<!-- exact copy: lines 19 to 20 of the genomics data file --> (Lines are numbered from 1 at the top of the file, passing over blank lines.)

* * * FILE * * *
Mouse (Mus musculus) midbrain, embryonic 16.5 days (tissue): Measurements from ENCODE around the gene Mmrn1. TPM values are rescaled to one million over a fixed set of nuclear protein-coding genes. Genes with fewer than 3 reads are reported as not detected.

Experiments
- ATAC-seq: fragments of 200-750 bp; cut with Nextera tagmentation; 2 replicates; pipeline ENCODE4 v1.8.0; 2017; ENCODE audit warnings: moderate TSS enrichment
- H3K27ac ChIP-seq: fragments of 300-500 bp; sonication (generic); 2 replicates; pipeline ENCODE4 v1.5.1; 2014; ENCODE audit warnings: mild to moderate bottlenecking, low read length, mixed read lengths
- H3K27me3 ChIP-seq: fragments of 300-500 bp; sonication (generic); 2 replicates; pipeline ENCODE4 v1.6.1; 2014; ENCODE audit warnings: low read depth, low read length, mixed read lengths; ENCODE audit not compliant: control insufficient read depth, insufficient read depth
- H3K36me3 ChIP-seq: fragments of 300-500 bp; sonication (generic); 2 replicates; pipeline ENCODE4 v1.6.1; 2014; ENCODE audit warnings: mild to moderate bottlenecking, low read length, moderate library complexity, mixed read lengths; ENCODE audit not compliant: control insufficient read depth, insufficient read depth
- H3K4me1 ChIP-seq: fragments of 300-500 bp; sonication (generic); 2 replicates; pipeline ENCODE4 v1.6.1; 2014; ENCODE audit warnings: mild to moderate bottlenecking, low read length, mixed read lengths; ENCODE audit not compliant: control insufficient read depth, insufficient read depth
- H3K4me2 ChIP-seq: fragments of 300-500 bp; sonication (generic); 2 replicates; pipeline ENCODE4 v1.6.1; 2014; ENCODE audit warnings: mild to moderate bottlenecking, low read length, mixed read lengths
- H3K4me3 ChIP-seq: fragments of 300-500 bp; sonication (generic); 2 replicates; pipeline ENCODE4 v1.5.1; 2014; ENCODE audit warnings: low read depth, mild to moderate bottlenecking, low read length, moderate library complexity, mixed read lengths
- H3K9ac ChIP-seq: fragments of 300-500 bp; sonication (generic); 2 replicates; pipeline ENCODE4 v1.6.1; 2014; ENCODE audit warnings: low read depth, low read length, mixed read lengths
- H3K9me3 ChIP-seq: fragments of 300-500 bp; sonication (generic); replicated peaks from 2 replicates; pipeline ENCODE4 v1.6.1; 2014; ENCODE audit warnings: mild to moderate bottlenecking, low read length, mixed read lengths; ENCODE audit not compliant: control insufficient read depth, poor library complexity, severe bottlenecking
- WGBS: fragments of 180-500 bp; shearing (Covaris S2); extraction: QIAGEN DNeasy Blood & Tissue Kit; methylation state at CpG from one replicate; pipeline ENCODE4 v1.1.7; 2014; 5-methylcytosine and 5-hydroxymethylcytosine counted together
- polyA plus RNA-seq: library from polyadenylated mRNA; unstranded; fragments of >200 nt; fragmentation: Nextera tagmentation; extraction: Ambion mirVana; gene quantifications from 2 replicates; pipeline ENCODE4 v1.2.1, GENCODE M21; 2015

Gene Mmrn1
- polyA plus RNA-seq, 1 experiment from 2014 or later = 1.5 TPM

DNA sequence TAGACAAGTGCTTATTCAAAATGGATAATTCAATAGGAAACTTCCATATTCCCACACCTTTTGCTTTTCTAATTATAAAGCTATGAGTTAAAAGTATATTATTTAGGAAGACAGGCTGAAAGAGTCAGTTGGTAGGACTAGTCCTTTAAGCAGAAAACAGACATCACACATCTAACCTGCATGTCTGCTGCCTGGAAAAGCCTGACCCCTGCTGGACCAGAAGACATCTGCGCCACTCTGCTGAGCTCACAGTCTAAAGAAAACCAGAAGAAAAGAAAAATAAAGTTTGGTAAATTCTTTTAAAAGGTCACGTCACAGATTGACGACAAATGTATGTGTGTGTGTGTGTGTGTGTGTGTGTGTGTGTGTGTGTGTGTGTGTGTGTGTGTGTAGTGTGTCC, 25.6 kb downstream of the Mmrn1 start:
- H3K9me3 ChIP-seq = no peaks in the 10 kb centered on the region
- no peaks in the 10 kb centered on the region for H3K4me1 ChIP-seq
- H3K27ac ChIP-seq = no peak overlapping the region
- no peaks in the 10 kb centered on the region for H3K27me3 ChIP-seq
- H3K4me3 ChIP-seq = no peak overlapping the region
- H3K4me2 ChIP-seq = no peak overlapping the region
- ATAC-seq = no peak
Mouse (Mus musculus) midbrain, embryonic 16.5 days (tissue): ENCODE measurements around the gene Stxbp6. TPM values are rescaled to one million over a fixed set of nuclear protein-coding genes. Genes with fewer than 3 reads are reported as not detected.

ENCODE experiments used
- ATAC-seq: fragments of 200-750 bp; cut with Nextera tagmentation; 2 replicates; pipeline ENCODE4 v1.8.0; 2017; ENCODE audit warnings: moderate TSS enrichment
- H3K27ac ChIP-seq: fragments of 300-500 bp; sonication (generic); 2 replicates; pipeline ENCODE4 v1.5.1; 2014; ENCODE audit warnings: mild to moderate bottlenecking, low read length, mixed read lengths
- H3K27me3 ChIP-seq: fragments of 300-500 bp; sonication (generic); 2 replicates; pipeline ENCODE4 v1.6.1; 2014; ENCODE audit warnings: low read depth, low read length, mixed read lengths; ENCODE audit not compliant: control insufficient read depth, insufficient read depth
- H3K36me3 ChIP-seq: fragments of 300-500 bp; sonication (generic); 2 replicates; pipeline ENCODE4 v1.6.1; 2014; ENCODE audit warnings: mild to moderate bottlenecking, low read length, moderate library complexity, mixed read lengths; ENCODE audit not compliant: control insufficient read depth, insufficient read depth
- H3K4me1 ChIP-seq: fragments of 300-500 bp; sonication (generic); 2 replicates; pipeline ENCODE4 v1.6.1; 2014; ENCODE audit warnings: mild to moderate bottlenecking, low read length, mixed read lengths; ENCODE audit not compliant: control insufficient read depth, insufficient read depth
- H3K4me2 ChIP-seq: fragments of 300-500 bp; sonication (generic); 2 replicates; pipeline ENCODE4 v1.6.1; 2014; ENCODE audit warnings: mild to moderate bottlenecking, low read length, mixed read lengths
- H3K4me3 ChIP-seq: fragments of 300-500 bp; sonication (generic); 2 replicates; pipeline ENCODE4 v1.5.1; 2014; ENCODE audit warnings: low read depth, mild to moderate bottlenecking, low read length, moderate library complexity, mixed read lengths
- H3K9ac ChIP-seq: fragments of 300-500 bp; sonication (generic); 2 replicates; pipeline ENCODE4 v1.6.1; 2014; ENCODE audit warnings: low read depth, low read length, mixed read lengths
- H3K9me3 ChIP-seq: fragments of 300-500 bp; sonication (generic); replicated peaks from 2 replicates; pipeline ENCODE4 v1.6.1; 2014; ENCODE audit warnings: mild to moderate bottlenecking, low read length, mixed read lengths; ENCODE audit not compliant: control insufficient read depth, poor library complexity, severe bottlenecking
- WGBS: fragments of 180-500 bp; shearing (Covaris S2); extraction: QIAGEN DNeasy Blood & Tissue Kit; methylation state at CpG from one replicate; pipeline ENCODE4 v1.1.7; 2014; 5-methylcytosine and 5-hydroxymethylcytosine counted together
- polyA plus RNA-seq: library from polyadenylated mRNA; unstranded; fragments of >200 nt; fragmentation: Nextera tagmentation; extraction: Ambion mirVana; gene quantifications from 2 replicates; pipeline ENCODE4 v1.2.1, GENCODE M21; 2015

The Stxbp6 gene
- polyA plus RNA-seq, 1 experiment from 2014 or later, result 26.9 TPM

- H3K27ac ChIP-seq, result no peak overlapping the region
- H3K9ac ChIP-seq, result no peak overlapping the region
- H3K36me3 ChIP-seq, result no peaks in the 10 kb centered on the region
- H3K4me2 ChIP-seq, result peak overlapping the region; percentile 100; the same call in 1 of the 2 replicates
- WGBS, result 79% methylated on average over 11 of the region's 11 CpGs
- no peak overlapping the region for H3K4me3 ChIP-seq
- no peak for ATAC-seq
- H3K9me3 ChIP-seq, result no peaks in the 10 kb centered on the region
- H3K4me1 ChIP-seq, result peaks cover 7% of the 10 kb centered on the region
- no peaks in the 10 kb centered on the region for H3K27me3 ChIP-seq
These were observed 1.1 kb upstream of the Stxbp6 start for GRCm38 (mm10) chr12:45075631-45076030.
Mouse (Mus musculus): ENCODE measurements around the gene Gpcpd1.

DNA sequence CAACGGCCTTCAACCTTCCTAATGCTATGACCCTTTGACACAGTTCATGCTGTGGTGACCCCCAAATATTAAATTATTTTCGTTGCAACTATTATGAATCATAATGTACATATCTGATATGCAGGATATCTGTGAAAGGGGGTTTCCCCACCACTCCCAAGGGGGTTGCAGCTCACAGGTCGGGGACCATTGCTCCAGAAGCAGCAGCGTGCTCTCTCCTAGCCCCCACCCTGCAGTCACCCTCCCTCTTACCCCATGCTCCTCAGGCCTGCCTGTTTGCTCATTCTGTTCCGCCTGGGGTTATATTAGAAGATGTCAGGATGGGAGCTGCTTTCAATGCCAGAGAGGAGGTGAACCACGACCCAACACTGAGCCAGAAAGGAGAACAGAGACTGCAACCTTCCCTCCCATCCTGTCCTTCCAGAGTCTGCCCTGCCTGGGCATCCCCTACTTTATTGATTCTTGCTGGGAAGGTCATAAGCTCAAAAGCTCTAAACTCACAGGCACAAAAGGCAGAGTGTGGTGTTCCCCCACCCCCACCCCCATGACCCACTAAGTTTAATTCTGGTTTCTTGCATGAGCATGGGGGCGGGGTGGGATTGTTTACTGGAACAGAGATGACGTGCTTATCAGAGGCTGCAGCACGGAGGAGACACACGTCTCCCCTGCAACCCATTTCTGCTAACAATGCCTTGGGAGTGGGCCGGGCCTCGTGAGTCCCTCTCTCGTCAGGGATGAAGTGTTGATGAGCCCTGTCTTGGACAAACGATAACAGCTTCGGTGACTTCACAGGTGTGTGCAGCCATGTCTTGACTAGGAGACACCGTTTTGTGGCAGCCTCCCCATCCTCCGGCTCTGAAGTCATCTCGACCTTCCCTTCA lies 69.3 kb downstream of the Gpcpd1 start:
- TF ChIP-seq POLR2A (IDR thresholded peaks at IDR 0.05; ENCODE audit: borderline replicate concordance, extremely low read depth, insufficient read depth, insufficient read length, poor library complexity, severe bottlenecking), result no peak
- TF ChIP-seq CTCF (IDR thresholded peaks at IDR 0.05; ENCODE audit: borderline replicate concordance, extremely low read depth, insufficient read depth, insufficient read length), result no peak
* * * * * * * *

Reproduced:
- H3K27ac ChIP-seq = no peak overlapping the region
- no peaks in the 10 kb centered on the region for H3K27me3 ChIP-seq